nuvinci hub

Discussion in 'Introduce Yourself' started by speeddemon, May 8, 2009.

  1. speeddemon

    speeddemon New Member

    anyone here riding the new gearless hub from nuvinci
     

  2. duivendyk

    duivendyk Guest

    Yes,if you want to learn more about installing one,check some threads I started about a year ago.It gives you the low-down.
     
  3. speeddemon

    speeddemon New Member

    how do you like it is it worth what you pay for it
     
  4. duivendyk

    duivendyk Guest

    If you ride in hilly terrain with a 50cc or smaller engine NV hub is necessary to get up steep hills.If you also use the Staton 18.75 gearbox in a rack setup there is a lot of weight above the rear wheel,which affects the handling of the bike adversely.The NV can only be used for right side drive which pretty much limits it's application to rack based systems or to trikes.It has a wide range 3.5:1 which has considerable appeal in hilly terrain.Shifting under power takes effort,it's better to"shift" while throttling back like in a normal transmission.Installation of the torque bars on the rear wheel was a pain.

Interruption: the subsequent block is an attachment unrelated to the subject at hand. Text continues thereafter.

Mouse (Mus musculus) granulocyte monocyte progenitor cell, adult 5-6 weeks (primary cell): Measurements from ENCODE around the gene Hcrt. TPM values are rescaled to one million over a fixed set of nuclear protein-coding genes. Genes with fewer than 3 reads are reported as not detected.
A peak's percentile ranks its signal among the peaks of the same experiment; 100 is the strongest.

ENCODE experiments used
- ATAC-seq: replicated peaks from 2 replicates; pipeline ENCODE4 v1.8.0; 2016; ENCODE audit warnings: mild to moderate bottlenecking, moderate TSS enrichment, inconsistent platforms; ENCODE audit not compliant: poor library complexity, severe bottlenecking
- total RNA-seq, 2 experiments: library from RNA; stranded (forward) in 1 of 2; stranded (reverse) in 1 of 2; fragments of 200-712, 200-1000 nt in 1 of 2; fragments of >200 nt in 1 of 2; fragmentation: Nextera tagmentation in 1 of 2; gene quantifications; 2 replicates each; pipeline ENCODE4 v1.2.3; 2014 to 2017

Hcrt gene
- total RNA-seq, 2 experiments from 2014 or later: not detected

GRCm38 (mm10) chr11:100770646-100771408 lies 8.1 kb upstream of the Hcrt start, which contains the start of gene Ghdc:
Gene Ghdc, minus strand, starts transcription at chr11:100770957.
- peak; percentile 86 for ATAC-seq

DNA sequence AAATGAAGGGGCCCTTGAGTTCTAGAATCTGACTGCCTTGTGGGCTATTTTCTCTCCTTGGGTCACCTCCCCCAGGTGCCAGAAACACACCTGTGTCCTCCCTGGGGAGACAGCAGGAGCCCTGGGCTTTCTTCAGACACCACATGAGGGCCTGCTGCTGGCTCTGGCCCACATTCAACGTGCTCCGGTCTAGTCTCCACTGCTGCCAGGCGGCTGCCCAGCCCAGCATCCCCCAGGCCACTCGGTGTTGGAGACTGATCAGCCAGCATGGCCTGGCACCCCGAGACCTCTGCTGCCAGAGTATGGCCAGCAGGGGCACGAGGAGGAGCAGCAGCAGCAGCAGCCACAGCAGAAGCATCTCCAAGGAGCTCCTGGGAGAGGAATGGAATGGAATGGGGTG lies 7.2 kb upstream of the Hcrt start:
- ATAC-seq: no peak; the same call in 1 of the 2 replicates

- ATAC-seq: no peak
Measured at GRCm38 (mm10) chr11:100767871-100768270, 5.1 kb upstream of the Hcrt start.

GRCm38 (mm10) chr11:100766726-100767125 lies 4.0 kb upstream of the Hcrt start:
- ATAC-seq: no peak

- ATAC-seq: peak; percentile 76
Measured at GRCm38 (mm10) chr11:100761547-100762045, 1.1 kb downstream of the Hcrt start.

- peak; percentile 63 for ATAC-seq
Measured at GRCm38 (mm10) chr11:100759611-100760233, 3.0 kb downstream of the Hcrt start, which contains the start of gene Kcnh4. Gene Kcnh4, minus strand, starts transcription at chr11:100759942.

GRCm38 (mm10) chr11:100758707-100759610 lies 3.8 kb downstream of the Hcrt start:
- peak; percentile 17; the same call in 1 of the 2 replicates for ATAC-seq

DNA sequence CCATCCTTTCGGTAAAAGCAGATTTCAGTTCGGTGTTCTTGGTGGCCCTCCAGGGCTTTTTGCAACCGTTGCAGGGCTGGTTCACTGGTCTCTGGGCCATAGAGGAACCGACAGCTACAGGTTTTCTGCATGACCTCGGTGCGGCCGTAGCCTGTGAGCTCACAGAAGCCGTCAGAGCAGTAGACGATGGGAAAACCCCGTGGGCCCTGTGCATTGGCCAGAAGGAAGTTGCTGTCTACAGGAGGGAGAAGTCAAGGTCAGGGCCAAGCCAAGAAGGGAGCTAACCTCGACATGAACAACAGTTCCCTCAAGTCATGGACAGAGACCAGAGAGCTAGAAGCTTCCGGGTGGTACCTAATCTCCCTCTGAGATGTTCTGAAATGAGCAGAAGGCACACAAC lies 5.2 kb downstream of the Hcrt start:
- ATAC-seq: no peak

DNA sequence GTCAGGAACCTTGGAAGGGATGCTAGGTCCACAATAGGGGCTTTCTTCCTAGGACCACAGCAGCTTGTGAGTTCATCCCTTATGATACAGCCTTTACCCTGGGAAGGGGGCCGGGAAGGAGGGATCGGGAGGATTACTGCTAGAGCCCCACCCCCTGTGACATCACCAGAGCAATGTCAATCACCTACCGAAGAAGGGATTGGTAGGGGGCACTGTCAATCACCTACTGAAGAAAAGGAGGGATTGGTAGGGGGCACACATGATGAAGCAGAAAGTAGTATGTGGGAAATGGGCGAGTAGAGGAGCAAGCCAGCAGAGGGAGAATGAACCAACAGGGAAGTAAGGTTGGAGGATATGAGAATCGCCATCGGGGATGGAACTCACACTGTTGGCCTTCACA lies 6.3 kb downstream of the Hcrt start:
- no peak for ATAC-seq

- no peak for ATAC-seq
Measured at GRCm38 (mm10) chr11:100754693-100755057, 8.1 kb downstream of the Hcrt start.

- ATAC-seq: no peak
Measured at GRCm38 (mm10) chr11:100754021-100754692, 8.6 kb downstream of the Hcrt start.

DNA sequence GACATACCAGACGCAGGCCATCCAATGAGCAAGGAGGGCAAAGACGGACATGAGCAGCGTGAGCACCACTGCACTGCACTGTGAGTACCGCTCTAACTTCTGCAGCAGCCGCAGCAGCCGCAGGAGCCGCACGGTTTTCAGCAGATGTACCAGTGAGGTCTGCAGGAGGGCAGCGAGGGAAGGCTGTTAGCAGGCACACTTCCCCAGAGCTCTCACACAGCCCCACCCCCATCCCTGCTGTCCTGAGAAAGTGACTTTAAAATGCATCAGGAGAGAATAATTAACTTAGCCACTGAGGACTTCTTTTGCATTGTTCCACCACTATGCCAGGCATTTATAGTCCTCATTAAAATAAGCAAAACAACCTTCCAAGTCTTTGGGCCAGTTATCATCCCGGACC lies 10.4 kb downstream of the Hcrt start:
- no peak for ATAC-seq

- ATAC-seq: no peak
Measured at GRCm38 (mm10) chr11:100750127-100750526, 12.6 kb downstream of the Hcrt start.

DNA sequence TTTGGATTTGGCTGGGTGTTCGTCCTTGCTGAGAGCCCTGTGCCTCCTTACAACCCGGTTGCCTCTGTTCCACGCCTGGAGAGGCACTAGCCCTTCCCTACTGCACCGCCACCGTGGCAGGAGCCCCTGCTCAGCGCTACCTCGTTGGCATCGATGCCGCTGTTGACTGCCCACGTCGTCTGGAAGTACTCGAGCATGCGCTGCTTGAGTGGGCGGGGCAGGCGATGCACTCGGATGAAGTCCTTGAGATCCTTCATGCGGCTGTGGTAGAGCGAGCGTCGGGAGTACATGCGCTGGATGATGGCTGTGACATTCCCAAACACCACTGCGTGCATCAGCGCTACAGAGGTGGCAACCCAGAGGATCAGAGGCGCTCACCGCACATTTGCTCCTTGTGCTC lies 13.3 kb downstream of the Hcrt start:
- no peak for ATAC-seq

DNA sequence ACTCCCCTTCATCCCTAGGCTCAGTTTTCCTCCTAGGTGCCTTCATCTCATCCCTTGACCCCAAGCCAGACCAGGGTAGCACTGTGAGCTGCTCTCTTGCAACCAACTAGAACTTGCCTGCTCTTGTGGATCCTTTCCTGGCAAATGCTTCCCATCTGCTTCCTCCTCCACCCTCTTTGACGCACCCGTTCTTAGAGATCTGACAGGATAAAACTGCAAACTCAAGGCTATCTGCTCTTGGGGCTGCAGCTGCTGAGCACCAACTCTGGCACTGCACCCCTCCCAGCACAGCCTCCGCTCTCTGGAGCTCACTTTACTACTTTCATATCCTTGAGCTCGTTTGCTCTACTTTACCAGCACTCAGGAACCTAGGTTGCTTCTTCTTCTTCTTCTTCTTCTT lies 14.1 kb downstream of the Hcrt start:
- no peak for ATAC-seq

5. speeddemon

    speeddemon New Member

    im riding a CH80 center mount engine with a shift kit to transfer the drive to the right side right now i have a seven gear rim on there maxspeed 58k/h but im getting a wheel built with the nv hub in it frikken things going to cost me an arm an a leg but they say its worth it i was just wondering how it is to operate and if the torque of the engine is to much for it
     
  6. duivendyk

    duivendyk Guest

    The torque limit of the NV hub is 95 ft.lbs.But unless both the torque of this engine and the TOTAL LARGEST reduction from crankshaft to the hub sprocket are known, nothing can be said with any certainty.If you know the power rating of the engine (HP) a reasonble guess can be made about the output torque at the crankshaft output.My guess is that it might be a borderline situation,based on the engine size.Or else give me the gear&sprocket ratios,I'll do the math.
     
    Last edited by a moderator: May 9, 2009
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